Security concerns, economic woes, heat deter attendance at Fort Lauderdale event.
Several factors are contributing to the more modest attendance this year. Some potential attendees are boycotting the meeting because post-9/11 security checks at the port of Fort Lauderdale require people to show government-issued identification prior to entering the convention center. Others are believed to be saving up to attend next year’s GA in Salt Lake City, where an election for a new UUA president will be held. Add to that rising gas prices and transportation costs as well as a general economic malaise. And then there’s the heat. “I suspect that Fort Lauderdale in June may not be the most appealing time for folks,” said Jan Sneegas, the UUA’s director of General Assembly and Conference Services.
But what the Fort Lauderdale event might lack in quantity, it will make up for in quality, Sneegas said, citing workshops on a broad variety of topics, including civil liberties; speakers such as eco-justice advocate Van Jones; and the performance of a UU cantata. Sneegas believes that in terms of the quality of its programming, it may be the best GA ever. “The program is very strong,” she said, “and the people who come will have a wonderful experience.”
UUA Treasurer and Vice President of Finance Tim Brennan said the attendance numbers are in line with projections for the event. It was expected to draw numbers similar to the Fort Worth, Tex., GA in 2005, which 3,600 people attended.
Brennan noted that General Assembly is budgeted separately from the budget for the larger Association, so dips and spikes in attendance do not affect the UUA’s general operating budget. Instead, any extra money from GA, which is expected to break even each year, goes into a GA reserve fund. Last year in Oregon, for example, 1,300 more people than originally expected attended the meeting. Planners expected 4,500 participants and 5,800 showed, generating a GA budget surplus of $294,000. (Brennan explained that the reserve account is used for direct GA expenses only, but not the expenses of UUA staff and leadership in providing workshops and materials).
No pattern has emerged that shows GA planners why attendance spikes one year—as it unexpectedly did in Portland—and falls the next. Boston in 2003 drew the largest number of participants, 7,300, as it was expected to, being in the Northeast and in the UUA’s headquarters city. Long Beach, Calif., in 2004 drew 4,300. Fort Worth in 2005 had 3,600. St. Louis drew 4,400 in 2006. And Oregon had 5,700 in 2007.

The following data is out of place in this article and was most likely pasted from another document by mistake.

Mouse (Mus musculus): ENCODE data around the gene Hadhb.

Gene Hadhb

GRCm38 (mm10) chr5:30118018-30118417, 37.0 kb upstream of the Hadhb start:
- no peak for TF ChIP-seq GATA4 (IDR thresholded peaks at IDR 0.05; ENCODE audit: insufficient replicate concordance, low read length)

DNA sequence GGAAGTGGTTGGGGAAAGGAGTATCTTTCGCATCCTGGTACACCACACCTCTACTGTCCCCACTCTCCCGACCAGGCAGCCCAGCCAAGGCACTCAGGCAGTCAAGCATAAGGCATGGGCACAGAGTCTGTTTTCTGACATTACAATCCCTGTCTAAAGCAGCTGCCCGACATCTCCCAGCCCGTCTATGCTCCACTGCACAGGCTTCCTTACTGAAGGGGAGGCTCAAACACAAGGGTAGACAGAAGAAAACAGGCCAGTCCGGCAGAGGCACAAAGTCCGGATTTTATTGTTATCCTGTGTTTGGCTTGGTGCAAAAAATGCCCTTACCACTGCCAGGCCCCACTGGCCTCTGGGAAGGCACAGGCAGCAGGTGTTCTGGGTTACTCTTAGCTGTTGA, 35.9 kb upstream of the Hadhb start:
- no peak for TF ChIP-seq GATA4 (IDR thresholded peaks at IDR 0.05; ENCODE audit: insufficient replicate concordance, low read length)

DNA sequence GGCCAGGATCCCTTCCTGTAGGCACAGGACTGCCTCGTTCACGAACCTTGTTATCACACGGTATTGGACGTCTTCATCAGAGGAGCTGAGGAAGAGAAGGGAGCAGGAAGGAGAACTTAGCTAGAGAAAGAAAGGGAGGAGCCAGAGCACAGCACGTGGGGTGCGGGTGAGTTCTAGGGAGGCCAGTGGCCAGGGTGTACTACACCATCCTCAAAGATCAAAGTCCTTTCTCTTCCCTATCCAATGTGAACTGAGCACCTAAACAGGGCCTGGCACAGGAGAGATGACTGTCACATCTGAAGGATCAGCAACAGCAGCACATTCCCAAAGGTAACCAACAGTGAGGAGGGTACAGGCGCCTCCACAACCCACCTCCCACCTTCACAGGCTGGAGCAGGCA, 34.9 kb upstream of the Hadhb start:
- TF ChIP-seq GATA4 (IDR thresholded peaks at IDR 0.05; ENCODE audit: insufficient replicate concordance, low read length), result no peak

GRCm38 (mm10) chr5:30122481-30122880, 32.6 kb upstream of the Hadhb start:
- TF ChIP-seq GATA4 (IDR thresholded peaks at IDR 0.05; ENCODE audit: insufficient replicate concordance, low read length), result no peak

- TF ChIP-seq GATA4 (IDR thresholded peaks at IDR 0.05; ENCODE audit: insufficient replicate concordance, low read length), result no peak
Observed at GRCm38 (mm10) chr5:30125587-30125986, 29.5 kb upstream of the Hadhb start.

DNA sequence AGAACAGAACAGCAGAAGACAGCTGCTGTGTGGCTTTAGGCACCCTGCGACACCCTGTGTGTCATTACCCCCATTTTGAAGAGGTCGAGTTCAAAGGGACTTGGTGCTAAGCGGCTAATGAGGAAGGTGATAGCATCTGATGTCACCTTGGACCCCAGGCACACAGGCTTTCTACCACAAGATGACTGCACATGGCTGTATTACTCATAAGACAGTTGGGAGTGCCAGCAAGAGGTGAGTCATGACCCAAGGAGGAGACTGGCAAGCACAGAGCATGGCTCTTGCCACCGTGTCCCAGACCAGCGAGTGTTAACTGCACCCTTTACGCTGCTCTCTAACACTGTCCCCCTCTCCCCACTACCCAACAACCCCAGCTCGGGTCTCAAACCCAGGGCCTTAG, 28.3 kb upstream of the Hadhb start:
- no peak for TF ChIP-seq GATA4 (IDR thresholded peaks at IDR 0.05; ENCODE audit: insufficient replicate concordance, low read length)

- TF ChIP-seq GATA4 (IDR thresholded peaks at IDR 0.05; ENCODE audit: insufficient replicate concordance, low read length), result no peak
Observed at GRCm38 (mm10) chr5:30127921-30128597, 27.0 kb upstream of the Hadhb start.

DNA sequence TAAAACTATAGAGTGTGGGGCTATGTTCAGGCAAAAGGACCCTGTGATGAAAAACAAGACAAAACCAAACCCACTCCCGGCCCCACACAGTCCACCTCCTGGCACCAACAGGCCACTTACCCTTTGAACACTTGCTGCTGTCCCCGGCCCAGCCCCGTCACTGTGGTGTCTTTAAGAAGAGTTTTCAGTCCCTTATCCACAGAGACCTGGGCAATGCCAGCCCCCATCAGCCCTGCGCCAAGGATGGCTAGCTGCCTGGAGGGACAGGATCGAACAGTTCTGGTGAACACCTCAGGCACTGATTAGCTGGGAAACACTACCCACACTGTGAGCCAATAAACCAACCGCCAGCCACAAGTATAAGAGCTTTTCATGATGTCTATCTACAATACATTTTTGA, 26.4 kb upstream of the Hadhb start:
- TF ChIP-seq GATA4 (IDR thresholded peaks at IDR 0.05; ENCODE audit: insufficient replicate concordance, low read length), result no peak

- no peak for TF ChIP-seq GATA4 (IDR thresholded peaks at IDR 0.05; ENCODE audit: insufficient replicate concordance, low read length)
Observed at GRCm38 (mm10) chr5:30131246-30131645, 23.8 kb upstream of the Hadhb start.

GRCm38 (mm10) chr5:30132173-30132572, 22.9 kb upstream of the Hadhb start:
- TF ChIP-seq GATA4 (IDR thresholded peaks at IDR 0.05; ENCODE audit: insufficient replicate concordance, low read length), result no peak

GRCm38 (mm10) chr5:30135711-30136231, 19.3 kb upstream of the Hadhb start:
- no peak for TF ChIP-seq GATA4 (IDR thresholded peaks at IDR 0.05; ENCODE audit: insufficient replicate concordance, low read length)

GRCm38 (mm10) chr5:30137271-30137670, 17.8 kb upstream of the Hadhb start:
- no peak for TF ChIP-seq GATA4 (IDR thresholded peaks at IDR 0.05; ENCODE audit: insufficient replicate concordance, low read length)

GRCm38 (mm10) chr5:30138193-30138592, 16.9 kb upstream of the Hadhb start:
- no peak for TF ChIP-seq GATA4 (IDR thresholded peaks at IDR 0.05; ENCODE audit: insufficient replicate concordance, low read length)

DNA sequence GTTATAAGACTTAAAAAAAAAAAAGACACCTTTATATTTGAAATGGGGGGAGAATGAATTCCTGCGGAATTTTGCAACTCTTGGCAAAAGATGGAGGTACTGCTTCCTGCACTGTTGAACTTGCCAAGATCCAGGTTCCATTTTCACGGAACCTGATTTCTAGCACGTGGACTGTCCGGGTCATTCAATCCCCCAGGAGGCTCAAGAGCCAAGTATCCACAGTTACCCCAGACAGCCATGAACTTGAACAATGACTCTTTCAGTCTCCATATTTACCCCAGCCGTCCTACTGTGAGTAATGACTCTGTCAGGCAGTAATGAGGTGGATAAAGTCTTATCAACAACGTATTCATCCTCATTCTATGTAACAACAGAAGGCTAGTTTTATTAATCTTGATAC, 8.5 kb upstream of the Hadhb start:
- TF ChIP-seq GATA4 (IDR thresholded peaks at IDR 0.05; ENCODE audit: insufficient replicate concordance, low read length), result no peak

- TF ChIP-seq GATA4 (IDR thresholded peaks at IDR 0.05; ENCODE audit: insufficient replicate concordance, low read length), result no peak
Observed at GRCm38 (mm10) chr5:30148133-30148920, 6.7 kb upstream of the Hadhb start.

Security issues have kept some registrants away. The Fort Lauderdale/Broward County Convention Center, the principal GA venue, lies within the perimeter of the Port of Fort Lauderdale and thus is subject to federal security regulations that mandate that all people eighteen years of age and older show a government-issued ID at the entrance to the facility. The policy has raised concerns about racial profiling, particularly for minors without government issued photo-IDs, whom port security officials will admit on a case-by-case basis.
At its January 2008 meeting, the UUA Board of Trustees voted to stay at the Fort Lauderdale venue, urging GA planners to include significant programming on civil liberties.
“I’m pleased that concerned UUs will be participating in the GA conversations about documentation, identity, and safety,” said Janet Hayes, UUA public relations director. “Controversies often inspire our best work as a democratic Association, like our 1987 Business Resolution to witness for GLBT rights in any meeting site that has laws that discriminate against that community. Twenty years later, we’re still bound by that resolution.”
In addition to the focus on civil liberties, Sneegas noted other highlights of the Fort Lauderdale meeting.
A process using “appreciative inquiry” methodology to determine the UUA’s goals for youth and young adult ministry, antioppression/antiracism/multiculturalism; and environmental justice.
A lecture by national environmental leader and social activist Van Jones, whose work is focused on social inequity and environmental destruction.
The debut performance of the seven-movement “Sources: A Unitarian Universalist Cantata” by the Rev. Jason Shelton and the Rev. Dr. Kendyl Gibbons.
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Michelle Bates Deakin, a member of First Parish Unitarian Universalist of Arlington, Massachusetts, was a UU World contributing editor from 2006 to 2011 and a UU World senior editor from 2011 to 2014. She is the author of Social Action Heroes: Unitarian Universalists Who Are Changing the World (Skinner House, 2011) and Gay Marriage, Real Life: 10 Stories of Love and Family (Skinner House, 2006).